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Volume 25 , Issue 4
July/August 2012

Pages 395-402

Clinical Performance of All-Ceramic Inlay and Onlay Restorations in Posterior Teeth

Ulrike Stephanie Beier, MSc, DMD/Ines Kapferer, MSc, DMD/Doris Burtscher, MD, DMD/Johannes M. Giesinger, PhD/Herbert Dumfahrt, MD, DMD, PhD

PMID: 22720292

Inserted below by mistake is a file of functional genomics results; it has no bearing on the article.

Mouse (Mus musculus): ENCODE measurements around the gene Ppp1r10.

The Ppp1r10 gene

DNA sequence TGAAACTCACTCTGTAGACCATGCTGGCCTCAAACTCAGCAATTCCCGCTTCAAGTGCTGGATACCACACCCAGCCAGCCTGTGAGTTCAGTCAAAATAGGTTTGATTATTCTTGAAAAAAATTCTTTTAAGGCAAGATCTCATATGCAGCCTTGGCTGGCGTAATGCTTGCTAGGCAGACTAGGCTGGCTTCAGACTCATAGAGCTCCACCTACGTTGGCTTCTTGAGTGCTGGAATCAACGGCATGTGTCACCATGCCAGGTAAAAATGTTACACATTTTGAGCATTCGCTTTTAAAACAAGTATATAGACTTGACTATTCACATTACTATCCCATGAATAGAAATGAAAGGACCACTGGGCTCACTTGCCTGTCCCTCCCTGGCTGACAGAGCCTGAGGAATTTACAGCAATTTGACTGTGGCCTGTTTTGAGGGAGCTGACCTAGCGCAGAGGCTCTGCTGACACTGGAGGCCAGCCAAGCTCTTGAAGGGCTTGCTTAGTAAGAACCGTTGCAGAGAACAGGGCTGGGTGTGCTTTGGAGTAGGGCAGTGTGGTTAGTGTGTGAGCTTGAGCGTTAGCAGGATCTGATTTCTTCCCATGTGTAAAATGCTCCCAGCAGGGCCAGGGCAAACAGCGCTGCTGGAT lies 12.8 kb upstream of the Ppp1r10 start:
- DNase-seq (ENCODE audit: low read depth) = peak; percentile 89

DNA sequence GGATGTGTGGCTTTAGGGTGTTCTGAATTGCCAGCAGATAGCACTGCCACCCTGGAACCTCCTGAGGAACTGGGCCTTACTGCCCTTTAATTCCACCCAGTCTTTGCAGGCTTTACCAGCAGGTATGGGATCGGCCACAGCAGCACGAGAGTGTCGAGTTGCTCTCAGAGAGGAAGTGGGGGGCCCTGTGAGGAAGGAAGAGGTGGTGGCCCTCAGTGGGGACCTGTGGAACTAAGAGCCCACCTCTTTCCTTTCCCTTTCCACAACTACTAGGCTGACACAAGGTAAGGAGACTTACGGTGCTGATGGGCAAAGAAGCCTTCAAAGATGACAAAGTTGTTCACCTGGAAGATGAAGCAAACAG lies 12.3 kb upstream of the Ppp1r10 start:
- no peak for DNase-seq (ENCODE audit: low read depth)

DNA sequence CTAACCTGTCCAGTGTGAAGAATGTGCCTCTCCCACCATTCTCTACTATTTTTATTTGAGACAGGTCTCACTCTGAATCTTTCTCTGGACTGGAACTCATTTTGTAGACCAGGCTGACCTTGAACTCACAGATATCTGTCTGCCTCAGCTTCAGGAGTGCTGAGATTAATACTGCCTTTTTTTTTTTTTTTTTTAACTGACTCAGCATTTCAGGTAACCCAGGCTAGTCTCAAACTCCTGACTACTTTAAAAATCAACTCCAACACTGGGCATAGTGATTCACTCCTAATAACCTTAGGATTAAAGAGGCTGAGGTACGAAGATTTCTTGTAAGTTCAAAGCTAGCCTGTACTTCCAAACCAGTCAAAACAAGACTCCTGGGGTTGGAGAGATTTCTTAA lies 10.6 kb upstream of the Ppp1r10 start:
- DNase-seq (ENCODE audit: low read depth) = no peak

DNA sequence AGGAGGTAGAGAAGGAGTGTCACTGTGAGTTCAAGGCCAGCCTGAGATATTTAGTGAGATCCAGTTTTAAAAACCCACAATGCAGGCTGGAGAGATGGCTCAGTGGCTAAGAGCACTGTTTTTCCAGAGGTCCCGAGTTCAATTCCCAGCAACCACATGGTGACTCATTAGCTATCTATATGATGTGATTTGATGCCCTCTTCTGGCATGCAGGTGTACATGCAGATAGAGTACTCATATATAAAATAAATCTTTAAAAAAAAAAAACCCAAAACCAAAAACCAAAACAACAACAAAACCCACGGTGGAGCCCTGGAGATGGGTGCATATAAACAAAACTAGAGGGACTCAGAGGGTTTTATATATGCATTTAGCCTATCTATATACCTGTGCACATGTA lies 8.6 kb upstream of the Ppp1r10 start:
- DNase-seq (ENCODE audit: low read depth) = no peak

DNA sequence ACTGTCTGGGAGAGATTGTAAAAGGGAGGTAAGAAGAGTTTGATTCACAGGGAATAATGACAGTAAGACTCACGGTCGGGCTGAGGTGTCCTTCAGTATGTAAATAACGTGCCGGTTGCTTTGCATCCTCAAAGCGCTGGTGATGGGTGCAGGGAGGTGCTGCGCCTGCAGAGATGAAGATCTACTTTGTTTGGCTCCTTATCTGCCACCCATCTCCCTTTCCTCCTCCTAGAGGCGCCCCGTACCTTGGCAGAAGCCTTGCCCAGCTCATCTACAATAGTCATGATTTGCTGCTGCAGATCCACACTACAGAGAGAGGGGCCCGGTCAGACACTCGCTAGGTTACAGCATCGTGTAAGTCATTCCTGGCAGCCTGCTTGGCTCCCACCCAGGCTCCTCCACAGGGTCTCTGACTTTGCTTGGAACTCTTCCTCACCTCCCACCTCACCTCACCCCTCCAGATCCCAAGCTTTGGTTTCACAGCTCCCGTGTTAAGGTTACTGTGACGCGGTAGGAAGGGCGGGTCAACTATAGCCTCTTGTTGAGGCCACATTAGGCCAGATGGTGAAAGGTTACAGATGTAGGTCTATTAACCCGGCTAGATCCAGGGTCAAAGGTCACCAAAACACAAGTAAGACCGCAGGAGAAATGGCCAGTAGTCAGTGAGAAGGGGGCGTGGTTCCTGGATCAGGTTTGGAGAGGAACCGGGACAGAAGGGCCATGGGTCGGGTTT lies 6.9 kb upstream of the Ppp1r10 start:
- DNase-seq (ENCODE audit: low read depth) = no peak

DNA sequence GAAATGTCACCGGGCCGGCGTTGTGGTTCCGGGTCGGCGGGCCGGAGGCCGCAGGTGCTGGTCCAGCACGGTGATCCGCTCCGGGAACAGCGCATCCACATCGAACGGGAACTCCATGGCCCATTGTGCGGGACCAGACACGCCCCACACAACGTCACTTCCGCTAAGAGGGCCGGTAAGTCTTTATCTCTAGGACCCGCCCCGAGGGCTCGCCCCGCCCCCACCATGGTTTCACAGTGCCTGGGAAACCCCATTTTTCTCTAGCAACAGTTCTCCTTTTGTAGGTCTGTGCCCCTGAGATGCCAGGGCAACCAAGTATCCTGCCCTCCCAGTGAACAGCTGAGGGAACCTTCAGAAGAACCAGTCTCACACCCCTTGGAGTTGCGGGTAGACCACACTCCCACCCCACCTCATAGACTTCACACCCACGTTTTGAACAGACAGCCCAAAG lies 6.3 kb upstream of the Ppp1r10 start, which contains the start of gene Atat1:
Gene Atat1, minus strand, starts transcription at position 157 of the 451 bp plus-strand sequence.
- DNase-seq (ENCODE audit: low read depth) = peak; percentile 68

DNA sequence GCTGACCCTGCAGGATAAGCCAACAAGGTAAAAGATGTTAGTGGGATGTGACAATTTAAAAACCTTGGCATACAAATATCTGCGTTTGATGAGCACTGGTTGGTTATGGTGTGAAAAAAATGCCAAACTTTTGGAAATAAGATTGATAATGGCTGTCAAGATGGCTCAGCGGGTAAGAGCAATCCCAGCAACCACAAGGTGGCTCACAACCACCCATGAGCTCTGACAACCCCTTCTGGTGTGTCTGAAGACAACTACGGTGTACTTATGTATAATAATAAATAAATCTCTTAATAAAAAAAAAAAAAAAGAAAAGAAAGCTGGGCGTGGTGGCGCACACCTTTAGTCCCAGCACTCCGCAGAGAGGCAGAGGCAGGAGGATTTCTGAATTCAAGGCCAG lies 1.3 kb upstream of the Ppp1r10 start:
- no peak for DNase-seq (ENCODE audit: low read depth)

Purpose: The aim of this clinical retrospective study was to evaluate the clinical performance and longevity of glass-ceramic onlays and inlays in stress-bearing posterior teeth. Materials and Methods: Five hundred forty-seven posterior teeth in the maxillae and mandibles of 120 patients (46 males, 74 females) were restored with 213 onlays, 38 single-surface inlays, 141 two-surface inlays, and 155 three-surface inlays between 1987 and 2009 at Innsbruck Medical University, Innsbruck, Austria, by two experienced dentists. The restoration sample included 9 (1.6%) nonvital teeth and 40 (33%) patients diagnosed with bruxism. The study population was examined clinically during regularly scheduled maintenance appointments. The risk of failure was determined using Kaplan-Meier survival analyses. Results: The mean observation periods for onlays and all inlays were 80 34 months and 111 63 months, respectively. Twenty-seven failures were recorded. The estimated survival rates for onlays and all inlays after 5, 10, and 12 years were 98.9% and 98.9%, 92.4% and 96.8%, and 92.4% and 89.6%, respectively. Nonvital teeth showed a significantly higher risk of failure (P < .001). There was no greater risk of failure associated with existing parafunction (bruxism) (P = .408). Restorations on premolars survived longer in the first 15 years than restorations on molars, but no statistical significance was found (P = .913). Conclusion: Glass-ceramic onlays and inlays were demonstrated to be successful in posterior teeth; however, at this time, their efficacy is inferior to that of cast gold restorations. Int J Prosthodont 2012;25:395402.

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